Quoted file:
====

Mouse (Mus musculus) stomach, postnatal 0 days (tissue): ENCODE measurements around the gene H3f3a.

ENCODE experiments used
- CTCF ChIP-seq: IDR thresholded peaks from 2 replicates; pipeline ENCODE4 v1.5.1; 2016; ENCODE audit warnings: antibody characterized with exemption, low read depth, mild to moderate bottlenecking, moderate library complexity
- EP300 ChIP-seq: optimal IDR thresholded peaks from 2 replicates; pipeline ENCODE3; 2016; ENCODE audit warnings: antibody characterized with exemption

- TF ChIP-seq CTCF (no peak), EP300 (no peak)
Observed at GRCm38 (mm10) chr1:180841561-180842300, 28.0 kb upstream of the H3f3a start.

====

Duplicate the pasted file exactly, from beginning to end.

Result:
Mouse (Mus musculus) stomach, postnatal 0 days (tissue): ENCODE measurements around the gene H3f3a.

ENCODE experiments used
- CTCF ChIP-seq: IDR thresholded peaks from 2 replicates; pipeline ENCODE4 v1.5.1; 2016; ENCODE audit warnings: antibody characterized with exemption, low read depth, mild to moderate bottlenecking, moderate library complexity
- EP300 ChIP-seq: optimal IDR thresholded peaks from 2 replicates; pipeline ENCODE3; 2016; ENCODE audit warnings: antibody characterized with exemption

- TF ChIP-seq CTCF (no peak), EP300 (no peak)
Observed at GRCm38 (mm10) chr1:180841561-180842300, 28.0 kb upstream of the H3f3a start.